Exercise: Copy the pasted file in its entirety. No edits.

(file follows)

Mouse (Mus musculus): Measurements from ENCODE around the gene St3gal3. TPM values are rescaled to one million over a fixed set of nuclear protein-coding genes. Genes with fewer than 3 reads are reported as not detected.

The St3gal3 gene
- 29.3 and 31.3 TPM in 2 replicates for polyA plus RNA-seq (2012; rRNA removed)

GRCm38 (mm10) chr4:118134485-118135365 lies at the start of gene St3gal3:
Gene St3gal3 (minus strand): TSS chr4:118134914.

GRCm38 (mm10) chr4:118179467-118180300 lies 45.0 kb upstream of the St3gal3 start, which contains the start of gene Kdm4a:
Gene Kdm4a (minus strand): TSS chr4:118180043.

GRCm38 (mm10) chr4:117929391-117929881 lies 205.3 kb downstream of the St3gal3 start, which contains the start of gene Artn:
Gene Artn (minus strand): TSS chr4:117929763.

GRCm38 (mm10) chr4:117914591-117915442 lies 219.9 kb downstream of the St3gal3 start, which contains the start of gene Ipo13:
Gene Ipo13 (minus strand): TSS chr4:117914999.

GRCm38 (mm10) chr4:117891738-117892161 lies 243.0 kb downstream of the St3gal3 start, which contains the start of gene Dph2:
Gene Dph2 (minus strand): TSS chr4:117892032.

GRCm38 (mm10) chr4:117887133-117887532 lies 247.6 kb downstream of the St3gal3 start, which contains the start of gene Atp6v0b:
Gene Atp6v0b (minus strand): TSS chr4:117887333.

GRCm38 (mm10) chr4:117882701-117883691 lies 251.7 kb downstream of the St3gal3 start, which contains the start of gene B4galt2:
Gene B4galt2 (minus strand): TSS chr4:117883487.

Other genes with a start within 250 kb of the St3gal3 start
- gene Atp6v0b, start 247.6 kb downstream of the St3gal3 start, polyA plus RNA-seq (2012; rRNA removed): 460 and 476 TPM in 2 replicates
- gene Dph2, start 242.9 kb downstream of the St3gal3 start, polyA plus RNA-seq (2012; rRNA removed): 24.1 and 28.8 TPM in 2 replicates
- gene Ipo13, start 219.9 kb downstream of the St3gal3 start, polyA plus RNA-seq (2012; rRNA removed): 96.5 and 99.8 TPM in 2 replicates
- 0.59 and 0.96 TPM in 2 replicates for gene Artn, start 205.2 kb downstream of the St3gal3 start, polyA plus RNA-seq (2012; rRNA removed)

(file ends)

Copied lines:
Mouse (Mus musculus): Measurements from ENCODE around the gene St3gal3. TPM values are rescaled to one million over a fixed set of nuclear protein-coding genes. Genes with fewer than 3 reads are reported as not detected.

The St3gal3 gene
- 29.3 and 31.3 TPM in 2 replicates for polyA plus RNA-seq (2012; rRNA removed)

GRCm38 (mm10) chr4:118134485-118135365 lies at the start of gene St3gal3:
Gene St3gal3 (minus strand): TSS chr4:118134914.

GRCm38 (mm10) chr4:118179467-118180300 lies 45.0 kb upstream of the St3gal3 start, which contains the start of gene Kdm4a:
Gene Kdm4a (minus strand): TSS chr4:118180043.

GRCm38 (mm10) chr4:117929391-117929881 lies 205.3 kb downstream of the St3gal3 start, which contains the start of gene Artn:
Gene Artn (minus strand): TSS chr4:117929763.

GRCm38 (mm10) chr4:117914591-117915442 lies 219.9 kb downstream of the St3gal3 start, which contains the start of gene Ipo13:
Gene Ipo13 (minus strand): TSS chr4:117914999.

GRCm38 (mm10) chr4:117891738-117892161 lies 243.0 kb downstream of the St3gal3 start, which contains the start of gene Dph2:
Gene Dph2 (minus strand): TSS chr4:117892032.

GRCm38 (mm10) chr4:117887133-117887532 lies 247.6 kb downstream of the St3gal3 start, which contains the start of gene Atp6v0b:
Gene Atp6v0b (minus strand): TSS chr4:117887333.

GRCm38 (mm10) chr4:117882701-117883691 lies 251.7 kb downstream of the St3gal3 start, which contains the start of gene B4galt2:
Gene B4galt2 (minus strand): TSS chr4:117883487.

Other genes with a start within 250 kb of the St3gal3 start
- gene Atp6v0b, start 247.6 kb downstream of the St3gal3 start, polyA plus RNA-seq (2012; rRNA removed): 460 and 476 TPM in 2 replicates
- gene Dph2, start 242.9 kb downstream of the St3gal3 start, polyA plus RNA-seq (2012; rRNA removed): 24.1 and 28.8 TPM in 2 replicates
- gene Ipo13, start 219.9 kb downstream of the St3gal3 start, polyA plus RNA-seq (2012; rRNA removed): 96.5 and 99.8 TPM in 2 replicates
- 0.59 and 0.96 TPM in 2 replicates for gene Artn, start 205.2 kb downstream of the St3gal3 start, polyA plus RNA-seq (2012; rRNA removed)